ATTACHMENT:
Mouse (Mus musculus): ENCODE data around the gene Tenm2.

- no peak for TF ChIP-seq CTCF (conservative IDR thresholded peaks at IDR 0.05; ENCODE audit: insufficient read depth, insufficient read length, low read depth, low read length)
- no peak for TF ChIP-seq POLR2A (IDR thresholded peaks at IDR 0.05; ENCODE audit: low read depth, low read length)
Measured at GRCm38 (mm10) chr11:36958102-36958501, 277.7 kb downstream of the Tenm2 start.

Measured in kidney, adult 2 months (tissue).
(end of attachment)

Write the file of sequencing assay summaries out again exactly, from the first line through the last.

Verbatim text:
Mouse (Mus musculus): ENCODE data around the gene Tenm2.

- no peak for TF ChIP-seq CTCF (conservative IDR thresholded peaks at IDR 0.05; ENCODE audit: insufficient read depth, insufficient read length, low read depth, low read length)
- no peak for TF ChIP-seq POLR2A (IDR thresholded peaks at IDR 0.05; ENCODE audit: low read depth, low read length)
Measured at GRCm38 (mm10) chr11:36958102-36958501, 277.7 kb downstream of the Tenm2 start.

Measured in kidney, adult 2 months (tissue).